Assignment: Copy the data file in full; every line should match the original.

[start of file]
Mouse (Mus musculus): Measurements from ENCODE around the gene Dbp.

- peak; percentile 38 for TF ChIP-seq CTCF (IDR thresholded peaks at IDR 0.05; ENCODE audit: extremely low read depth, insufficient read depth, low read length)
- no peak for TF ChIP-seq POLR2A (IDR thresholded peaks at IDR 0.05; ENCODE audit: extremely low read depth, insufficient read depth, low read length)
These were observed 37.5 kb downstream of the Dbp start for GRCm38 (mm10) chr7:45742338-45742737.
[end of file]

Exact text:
Mouse (Mus musculus): Measurements from ENCODE around the gene Dbp.

- peak; percentile 38 for TF ChIP-seq CTCF (IDR thresholded peaks at IDR 0.05; ENCODE audit: extremely low read depth, insufficient read depth, low read length)
- no peak for TF ChIP-seq POLR2A (IDR thresholded peaks at IDR 0.05; ENCODE audit: extremely low read depth, insufficient read depth, low read length)
These were observed 37.5 kb downstream of the Dbp start for GRCm38 (mm10) chr7:45742338-45742737.